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Am J Physiol Regul Integr Comp Physiol. 2009 May;296(5):R1538-46. doi: 10.1152/ajpregu.90918.2008. Epub 2009 Mar 18.

Sympathetic restraint of muscle blood flow during hypoxic exercise.

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John Rankin Laboratory of Pulmonary Medicine, University of Wisconsin-Madison, Madison, Wisconsin, USA.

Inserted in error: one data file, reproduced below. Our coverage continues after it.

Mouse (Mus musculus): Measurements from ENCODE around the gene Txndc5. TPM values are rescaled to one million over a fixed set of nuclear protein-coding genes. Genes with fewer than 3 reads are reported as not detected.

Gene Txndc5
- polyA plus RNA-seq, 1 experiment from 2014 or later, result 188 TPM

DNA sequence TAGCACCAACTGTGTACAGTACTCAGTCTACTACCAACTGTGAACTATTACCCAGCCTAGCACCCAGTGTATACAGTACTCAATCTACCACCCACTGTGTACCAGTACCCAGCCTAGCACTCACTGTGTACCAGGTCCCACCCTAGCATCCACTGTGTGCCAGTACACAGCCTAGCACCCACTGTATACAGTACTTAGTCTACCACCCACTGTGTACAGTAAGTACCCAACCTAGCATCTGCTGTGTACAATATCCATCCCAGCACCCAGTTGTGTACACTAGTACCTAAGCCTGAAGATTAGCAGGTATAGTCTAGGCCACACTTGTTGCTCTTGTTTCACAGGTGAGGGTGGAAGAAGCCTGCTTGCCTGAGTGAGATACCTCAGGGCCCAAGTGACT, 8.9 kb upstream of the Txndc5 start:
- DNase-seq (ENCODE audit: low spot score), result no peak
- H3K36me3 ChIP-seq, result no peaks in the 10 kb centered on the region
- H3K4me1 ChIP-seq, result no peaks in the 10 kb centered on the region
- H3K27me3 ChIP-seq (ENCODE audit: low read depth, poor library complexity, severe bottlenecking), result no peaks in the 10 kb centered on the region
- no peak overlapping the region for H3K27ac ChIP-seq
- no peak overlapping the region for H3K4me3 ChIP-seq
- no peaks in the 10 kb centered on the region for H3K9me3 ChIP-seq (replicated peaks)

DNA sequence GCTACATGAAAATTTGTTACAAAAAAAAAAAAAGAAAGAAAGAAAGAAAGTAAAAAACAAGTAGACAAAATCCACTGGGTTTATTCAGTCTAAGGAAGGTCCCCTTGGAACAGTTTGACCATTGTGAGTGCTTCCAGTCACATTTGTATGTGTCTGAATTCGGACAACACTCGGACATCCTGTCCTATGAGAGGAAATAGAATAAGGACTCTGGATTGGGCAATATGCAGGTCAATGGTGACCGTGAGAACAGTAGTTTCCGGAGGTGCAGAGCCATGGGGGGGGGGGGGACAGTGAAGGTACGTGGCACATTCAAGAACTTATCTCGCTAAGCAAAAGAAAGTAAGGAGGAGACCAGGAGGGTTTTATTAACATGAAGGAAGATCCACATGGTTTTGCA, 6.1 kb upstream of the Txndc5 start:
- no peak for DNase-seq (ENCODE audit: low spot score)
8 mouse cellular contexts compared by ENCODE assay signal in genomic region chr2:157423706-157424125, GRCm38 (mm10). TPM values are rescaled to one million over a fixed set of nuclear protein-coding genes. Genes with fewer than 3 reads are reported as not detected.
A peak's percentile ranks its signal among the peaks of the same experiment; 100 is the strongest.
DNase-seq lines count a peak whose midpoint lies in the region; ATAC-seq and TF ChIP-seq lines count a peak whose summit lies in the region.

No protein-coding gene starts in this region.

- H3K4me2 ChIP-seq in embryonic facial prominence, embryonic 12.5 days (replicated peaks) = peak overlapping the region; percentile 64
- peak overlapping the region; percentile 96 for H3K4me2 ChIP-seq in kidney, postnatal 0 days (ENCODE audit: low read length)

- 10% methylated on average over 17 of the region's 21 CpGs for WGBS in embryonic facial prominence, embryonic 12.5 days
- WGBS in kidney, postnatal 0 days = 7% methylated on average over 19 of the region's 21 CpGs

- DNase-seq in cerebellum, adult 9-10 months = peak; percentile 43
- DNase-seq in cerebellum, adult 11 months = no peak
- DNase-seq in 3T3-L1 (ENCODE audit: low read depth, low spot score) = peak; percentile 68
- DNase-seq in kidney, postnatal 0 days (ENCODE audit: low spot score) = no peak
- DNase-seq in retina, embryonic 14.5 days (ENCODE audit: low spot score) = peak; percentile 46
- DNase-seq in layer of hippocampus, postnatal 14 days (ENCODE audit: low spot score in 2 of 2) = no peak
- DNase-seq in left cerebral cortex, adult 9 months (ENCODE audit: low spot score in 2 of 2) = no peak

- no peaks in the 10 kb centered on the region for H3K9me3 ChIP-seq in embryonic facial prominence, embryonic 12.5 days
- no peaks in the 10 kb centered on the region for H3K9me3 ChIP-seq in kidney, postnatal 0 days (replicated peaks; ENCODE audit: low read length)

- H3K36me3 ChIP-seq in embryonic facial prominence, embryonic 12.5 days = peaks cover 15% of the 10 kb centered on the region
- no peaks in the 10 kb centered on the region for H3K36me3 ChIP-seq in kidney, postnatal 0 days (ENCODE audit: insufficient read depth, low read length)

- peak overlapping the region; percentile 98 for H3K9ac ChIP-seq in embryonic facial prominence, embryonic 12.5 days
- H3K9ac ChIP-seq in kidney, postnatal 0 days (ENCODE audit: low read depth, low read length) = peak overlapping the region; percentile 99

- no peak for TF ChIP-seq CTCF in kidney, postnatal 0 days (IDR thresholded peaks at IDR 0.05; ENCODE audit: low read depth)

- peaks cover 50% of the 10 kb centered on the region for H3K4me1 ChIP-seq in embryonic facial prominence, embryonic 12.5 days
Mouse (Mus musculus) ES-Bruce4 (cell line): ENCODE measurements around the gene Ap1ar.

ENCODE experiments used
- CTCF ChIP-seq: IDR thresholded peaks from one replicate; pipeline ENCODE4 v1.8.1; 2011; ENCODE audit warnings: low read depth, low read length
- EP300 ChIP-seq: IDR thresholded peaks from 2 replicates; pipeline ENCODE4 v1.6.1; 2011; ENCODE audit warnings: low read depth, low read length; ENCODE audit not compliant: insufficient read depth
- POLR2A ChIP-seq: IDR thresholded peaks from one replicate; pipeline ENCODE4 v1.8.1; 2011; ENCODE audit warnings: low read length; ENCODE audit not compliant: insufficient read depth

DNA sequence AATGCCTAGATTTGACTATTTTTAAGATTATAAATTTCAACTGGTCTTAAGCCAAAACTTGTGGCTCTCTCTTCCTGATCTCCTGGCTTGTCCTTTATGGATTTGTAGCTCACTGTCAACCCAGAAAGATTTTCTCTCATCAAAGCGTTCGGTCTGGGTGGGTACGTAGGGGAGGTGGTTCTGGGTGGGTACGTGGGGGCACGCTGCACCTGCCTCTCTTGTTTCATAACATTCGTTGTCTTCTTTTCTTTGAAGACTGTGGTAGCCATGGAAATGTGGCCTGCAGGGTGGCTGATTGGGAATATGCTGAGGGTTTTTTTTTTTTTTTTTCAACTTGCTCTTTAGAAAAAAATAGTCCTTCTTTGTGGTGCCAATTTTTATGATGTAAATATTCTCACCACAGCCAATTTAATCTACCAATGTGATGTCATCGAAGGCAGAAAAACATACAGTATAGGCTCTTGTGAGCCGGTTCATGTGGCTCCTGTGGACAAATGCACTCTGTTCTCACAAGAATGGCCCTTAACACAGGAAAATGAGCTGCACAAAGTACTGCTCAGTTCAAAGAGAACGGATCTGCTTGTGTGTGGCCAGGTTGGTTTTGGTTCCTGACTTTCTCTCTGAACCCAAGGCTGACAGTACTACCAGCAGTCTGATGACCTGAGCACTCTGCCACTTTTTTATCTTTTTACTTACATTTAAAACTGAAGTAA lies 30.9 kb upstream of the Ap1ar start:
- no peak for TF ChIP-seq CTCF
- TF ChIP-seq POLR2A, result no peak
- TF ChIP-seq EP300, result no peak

Control of exercising muscle blood flow is a balance between local vasodilatory factors and the increase in global sympathetic vasoconstrictor outflow. Hypoxia has been shown to potentiate the muscle sympathetic nerve response to exercise, potentially limiting the increase in muscle blood flow. Accordingly, we investigated sympathetic restraint to exercising muscle during whole body exercise in hypoxia. Six dogs chronically instrumented with ascending aortic and hindlimb flow probes and a terminal aortic catheter were studied at rest and mild [2.5 miles/h (mph), 5% grade] and moderate (4.0 mph, 10% grade) exercise while breathing room air or hypoxia (Pa(O(2)) approximately 45 mmHg) in the intact control condition and following systemic alpha-adrenergic blockade (phentolamine). Hypoxia caused an increase in cardiac output (CO), hindlimb flow (Flow(L)), and blood pressure (BP), while total (Cond(T)) and hindlimb conductance (Cond(L)) were unchanged at rest and mild exercise but increased with moderate exercise. During both mild and moderate exercise, alpha-blockade in normoxia resulted in significant vasodilation as evidenced by increases in CO (10%), Flow(L) (17%), Cond(T) (33%), Cond(L) (43%), and a decrease in BP (-18%), with the increase in Cond(L) greater than the increase in Cond(T) during mild exercise. Compared with the normoxic response, alpha-blockade in hypoxia during exercise resulted in a significantly greater increase in Cond(T) (59%) and Cond(L) (74%) and a correspondingly greater decrease in BP (-34%) from baseline. These findings indicate that there is considerable hypoxia-induced sympathetic restraint of muscle blood flow during both mild and moderate exercise, which helps to maintain arterial blood pressure in hypoxia.

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